The Limits of Metaphor
I pointed out in the Inaugural Essay that I initially viewed the symbiosis of Deus/Homo as a metaphor for that indwelling, and sought to determine the "limits" of the metaphor, but did not find any. By "limit", I mean that an aspect of the metaphor is contradicted by Scriptures or has no support because an alternative interpretation is taught. When that aspect of the metaphor is uncovered, the metaphor is said to "fail". For instance, the metaphor of the Church as the Bride of Christ fails when one asks whether the Bridegroom has sex with his Bride (real bridegrooms do), and whether they have children (many real couples attempt to do so), and whether the Bride as Mother nurses the child (many real mothers do). These aspects of the metaphor cause it to fail because we cannot find any scriptures that can be reasonably interpreted to support that Jesus, in the role of Bridegroom in the metaphor, does any of these things to the Church, which is the bride in the metaphor. Paul used the metaphor to emphasize the necessity of the Bride being pure when presented to the Bridegroom. John the Baptist used it to emphasize the importance of Jesus (Bridegroom) relative to himself (Groomsman) when it came to those who believed (Bride).
Another example of a metaphor that crashes and burns in spectacular fashion is that of the Trinity, whose "members" are named Father, Son, and Holy Spirit. The leader of the Moonies proclaimed that the Christian trinity was incomplete because Father and Son implies a family, and the Mother is missing. He then proclaimed that he had come to complete the "Trinity" of Father, Mother, and Son. He naturally named himself as the Father, his wife as the Mother, and their somewhat stout child as the Son. The mystery of the Trinity (a word not found in the Scriptures) is something that gives me headaches when I think about it, but it was Jesus who chose the words "Father" and "Son" to describe the nature of the relationship between himself and the Deity to whom he prayed: the source of failure is due to the metaphor being woefully inadequate when trying to describe the natural history of a being like Deus. Despite the inadequacy of the labelling, Jesus felt strongly enough about what the metaphor did imply to acknowledge being God's Son to the Sanhedrin, thus committing blasphemy in their judgment. I think it needs an operational treatment, which is the intellectual tool that Physicists reach for when all other methods of describing reality have failed. (If you are using operationalism to approach a subject, you have not reached the bottom of the physicist toolkit barrel. It IS the bottom of the physicist toolkit barrel. If it fails you, there is nothing left to bring to bear on the subject.)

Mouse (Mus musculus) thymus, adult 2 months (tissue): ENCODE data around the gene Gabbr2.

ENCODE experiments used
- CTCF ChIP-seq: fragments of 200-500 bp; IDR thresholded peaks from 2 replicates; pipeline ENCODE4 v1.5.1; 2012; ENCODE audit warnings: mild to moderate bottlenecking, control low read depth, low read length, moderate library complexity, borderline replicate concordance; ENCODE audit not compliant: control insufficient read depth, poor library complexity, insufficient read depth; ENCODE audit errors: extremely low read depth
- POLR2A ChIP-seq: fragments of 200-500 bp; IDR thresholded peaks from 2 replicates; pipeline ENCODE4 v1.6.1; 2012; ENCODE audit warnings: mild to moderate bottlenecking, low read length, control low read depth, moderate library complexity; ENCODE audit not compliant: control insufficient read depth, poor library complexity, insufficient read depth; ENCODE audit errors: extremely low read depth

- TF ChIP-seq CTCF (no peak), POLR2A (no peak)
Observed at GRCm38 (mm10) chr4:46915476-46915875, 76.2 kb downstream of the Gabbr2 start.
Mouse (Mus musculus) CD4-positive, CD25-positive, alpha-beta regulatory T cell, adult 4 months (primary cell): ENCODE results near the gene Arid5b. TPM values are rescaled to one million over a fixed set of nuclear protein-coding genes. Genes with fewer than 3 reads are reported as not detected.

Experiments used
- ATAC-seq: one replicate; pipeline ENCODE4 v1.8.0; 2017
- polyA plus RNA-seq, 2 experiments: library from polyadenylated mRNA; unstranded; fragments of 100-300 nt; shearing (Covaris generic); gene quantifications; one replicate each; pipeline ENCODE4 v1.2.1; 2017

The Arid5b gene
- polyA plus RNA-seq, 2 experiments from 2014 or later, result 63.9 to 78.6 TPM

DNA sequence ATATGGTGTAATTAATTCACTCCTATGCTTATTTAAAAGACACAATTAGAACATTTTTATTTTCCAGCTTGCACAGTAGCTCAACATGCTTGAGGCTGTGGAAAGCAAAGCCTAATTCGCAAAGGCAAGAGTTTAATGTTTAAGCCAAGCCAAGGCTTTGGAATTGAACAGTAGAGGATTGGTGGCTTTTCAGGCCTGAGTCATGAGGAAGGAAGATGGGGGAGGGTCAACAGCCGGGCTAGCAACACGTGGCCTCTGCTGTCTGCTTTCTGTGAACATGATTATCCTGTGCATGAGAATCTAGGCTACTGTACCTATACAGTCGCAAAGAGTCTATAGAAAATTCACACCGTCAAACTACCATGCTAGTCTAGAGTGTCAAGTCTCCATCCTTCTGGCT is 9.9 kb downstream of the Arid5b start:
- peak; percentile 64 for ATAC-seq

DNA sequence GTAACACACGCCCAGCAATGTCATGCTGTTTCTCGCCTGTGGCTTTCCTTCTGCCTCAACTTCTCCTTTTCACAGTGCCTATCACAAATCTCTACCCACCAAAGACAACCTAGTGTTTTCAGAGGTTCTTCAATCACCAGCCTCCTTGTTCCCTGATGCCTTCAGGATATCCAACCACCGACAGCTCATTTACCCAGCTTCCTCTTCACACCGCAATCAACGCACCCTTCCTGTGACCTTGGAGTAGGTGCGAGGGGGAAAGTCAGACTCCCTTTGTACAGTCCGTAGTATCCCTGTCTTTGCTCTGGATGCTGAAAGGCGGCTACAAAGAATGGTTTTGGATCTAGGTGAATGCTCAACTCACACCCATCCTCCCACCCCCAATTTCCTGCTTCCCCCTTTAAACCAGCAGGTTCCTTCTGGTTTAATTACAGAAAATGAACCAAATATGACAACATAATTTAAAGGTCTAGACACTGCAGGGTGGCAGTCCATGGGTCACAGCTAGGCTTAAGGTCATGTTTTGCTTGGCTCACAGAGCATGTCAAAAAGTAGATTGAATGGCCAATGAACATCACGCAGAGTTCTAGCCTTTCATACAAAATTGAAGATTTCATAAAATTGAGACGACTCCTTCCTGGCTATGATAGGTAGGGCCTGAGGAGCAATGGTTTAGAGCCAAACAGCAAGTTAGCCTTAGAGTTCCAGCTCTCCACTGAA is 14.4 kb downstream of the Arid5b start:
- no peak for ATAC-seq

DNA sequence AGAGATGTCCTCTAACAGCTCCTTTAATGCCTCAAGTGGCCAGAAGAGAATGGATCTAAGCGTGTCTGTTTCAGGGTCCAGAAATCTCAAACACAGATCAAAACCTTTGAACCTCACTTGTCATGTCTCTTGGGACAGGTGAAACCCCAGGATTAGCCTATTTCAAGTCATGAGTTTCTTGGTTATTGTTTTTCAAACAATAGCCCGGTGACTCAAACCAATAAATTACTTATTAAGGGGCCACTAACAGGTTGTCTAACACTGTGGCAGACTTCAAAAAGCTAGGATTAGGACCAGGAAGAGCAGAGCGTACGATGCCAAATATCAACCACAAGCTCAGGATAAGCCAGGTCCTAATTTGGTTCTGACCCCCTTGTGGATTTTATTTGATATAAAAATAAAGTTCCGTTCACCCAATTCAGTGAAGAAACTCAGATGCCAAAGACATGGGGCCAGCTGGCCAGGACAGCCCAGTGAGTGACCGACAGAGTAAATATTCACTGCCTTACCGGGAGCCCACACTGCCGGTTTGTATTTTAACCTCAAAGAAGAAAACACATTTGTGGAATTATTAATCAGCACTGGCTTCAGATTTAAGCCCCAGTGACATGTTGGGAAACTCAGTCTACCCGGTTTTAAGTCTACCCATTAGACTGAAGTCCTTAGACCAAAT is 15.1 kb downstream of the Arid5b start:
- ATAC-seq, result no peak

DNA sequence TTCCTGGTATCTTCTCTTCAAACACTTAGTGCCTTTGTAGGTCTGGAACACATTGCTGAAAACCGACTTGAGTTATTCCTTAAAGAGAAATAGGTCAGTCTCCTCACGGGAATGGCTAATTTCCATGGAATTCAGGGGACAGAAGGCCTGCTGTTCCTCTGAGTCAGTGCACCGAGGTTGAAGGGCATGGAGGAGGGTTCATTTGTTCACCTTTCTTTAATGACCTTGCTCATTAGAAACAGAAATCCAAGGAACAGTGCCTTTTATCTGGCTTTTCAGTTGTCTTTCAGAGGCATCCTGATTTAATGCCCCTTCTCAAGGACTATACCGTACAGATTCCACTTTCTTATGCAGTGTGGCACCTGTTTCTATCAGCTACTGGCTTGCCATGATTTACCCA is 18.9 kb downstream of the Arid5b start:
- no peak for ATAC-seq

This discussion of metaphor is to emphasize the fact that metaphors have limits. A metaphor is when you mentally apply your knowledge about one independent entity to help you understand another independent entity. The metaphor fails because the two entities are different, having some properties that are the same and some that are different. When teaching electricity, many textbooks appeal to plumbing as a metaphor, seeking to create a mental picture where the behavior of electrons in a circuit can be understood in terms of the behavior of water in pipes. Ironically, when teaching plumbing, the textbooks appeal to the behavior of electricity in wires as a metaphor that helps one understand the behavior of water in pipes! Each can serve as a metaphor for the other. However, the metaphors have limits: water in pipes do not kill you in the same way that electricity can, so it would be fatal to treat electricity as if it really was like water in all respects. At some time, the textbooks must stop talking about plumbing to start talking about electricity because electricity is not plumbing.
Thus, if I was going to use symbiosis as a metaphor for the Indwelling of the Holy Spirit, then I had to find the limits so that, if any were fatal, I could warn my hearers of where the metaphor failed, so they wouldn't have false ideas and be led into unwise actions. However, if Symbiosis is not a metaphor, but the actual thing that the Holy Spirit is doing, then an entirely different set of problems arise if we continue to treat it as a metaphor.